# How to calculate with graphs

Create computational graphs for computations in the Q-CTRL Python package

Several functions in the Q-CTRL Python package use graphs to represent quantum systems. Graphs use collections of nodes and edges to represent computations that map inputs to outputs. Formally, these graphs are directed and acyclic, and are commonly known as data-flow graphs, but we refer to them simply as graphs. Each node in a graph describes a primitive computation performed on its input(s), for example the exponential of a number or the multiplication of two matrices. Different nodes are joined by directed edges, which describe how the output of one node is connected to the input of another node. By joining different types of nodes in different ways, you can build graphs representing computations as simple as basic arithmetic through to computations as complex as state propagation in high-dimensional quantum systems. The nodes provided by Q-CTRL are all available as graph operations.

The graph representation offers three key advantages over other approaches to representing generic computations:

• Flexibility: no particular structure is enforced, so you can represent any computation that can be expressed in terms of the provided nodes.
• Efficiency: graphs can be evaluated extremely efficiently.
• Automatic differentiation: graphs can be automatically differentiated, enabling features like gradient-based optimization and calculation of Hessian matrices.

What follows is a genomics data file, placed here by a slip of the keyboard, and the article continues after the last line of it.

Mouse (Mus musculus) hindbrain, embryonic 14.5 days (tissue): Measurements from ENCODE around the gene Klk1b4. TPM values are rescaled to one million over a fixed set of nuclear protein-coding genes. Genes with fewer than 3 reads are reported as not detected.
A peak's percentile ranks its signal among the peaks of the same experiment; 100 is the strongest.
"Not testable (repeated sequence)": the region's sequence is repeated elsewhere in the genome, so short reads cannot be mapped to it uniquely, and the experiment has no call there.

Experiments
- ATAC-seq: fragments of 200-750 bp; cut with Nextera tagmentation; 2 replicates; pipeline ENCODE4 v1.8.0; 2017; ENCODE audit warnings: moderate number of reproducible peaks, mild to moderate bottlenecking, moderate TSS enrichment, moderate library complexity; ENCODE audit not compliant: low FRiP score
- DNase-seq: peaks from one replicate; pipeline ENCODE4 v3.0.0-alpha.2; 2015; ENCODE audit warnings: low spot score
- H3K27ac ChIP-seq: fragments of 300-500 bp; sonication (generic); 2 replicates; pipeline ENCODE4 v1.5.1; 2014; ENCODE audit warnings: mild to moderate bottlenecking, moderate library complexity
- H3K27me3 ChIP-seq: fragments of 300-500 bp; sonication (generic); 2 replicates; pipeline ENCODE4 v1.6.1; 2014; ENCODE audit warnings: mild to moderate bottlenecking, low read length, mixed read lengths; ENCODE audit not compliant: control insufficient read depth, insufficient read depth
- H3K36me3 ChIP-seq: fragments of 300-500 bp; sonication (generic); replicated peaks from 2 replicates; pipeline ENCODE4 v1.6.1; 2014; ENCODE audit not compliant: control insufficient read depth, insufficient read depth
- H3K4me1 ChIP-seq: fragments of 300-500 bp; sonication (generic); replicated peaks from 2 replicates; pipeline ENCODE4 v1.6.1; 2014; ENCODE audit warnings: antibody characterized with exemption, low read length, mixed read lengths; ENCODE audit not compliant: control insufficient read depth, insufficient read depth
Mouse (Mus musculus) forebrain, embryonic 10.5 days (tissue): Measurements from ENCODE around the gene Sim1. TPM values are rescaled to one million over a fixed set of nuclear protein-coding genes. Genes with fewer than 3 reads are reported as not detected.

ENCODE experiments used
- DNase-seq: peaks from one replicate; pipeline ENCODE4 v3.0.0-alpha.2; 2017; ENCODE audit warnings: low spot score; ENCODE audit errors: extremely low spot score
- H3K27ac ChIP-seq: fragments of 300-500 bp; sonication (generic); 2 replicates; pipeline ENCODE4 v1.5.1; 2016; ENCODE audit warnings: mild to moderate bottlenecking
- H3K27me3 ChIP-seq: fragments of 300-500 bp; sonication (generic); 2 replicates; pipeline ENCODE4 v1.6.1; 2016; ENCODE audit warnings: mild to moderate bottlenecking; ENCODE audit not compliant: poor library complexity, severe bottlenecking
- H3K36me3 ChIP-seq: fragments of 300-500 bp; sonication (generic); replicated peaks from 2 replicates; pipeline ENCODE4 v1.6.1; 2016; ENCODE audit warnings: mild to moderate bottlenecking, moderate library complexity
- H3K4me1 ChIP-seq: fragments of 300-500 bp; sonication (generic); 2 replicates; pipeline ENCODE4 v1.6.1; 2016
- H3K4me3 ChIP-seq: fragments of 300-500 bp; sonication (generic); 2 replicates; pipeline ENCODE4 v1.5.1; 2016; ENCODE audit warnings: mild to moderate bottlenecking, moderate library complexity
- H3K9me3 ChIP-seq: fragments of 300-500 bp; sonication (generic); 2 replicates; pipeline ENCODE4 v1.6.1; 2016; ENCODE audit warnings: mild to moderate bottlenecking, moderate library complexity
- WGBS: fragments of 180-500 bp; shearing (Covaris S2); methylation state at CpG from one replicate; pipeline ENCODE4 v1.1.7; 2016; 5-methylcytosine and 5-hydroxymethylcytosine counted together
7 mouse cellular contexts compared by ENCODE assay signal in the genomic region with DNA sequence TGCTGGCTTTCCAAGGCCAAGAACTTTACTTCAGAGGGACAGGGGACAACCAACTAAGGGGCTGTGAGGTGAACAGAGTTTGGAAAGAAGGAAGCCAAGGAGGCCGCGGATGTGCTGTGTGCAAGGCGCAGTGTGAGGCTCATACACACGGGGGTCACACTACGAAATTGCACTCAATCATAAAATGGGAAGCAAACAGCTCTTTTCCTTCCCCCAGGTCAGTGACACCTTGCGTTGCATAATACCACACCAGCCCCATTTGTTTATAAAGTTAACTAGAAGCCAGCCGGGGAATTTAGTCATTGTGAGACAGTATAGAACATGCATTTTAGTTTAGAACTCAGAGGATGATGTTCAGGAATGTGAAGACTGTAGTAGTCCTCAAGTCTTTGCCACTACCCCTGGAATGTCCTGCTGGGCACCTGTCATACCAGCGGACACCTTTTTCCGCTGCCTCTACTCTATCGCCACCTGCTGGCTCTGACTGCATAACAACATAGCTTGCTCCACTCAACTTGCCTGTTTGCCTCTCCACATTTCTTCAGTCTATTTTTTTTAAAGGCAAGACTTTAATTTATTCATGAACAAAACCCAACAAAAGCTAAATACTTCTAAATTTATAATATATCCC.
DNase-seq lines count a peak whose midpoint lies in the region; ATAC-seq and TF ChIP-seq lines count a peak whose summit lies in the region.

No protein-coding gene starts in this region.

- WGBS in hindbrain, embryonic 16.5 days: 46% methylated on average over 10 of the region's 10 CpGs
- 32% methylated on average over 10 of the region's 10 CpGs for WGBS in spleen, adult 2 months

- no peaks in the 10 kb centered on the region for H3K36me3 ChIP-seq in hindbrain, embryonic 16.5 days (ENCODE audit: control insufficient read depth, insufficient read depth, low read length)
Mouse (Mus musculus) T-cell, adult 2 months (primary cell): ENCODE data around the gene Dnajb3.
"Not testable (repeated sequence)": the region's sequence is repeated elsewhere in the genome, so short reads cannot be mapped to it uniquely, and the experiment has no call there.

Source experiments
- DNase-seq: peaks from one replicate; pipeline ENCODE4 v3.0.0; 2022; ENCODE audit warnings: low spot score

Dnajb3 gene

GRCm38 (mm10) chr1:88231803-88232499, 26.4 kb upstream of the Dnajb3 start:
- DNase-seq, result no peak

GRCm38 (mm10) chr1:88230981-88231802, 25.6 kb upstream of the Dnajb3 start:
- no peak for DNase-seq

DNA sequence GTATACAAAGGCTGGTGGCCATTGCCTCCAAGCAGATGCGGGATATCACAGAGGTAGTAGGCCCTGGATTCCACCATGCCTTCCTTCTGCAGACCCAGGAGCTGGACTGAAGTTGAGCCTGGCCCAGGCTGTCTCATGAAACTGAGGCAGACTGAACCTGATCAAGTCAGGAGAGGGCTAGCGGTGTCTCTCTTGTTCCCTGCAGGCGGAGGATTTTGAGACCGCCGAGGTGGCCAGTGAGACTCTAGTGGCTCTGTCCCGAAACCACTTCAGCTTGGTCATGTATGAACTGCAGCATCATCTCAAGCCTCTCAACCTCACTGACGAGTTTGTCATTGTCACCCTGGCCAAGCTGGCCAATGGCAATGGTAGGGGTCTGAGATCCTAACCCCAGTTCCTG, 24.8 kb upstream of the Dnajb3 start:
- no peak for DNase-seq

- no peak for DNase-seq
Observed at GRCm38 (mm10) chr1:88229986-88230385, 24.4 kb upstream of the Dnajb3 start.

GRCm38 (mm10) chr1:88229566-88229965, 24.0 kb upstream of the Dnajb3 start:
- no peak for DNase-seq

Below we present a brief introduction to working with graphs in the abstract sense, and two examples on how to use them for a simple calculation and a simple optimization.

## Summary workflow

### Creating graphs

The first step in creating a graph is to use the qctrl.create_graph function to create the Python object representing the graph.

import numpy as np
from qctrl import Qctrl

# Start a session with the API
qctrl = Qctrl()

# Create graph
graph = qctrl.create_graph()


### Working with graphs

Graphs consists of nodes connected by edges. Each node represents a primitive computation, known as an operation, and has input edges and output edges. Each edge represents data flowing from one node to another.

You can create nodes in the graph by calling methods on the graph object. For instance, this will create a node in the graph that multiplies two numbers.

# Multiply two numbers
two_times_three = graph.multiply(2.0, 3.0)


Graphs provide a powerful and efficient framework for performing computations remotely, and have some important differences when compared to libraries like NumPy. You might expect that if we printed the two_times_three object, we would see a value of 6. However, this is not the case:

print(two_times_three)

<Tensor: name="multiply_#0", operation_name="multiply", shape=()>


You can pass the results of operations as inputs to other operations in order to build up graphs representing more complicated computations. For example, here is the syntax for calculating the sine of the previous product. We also assign a name to the result so that we can retrieve it when we execute the graph.

sin_six = graph.sin(two_times_three, name="sin_six")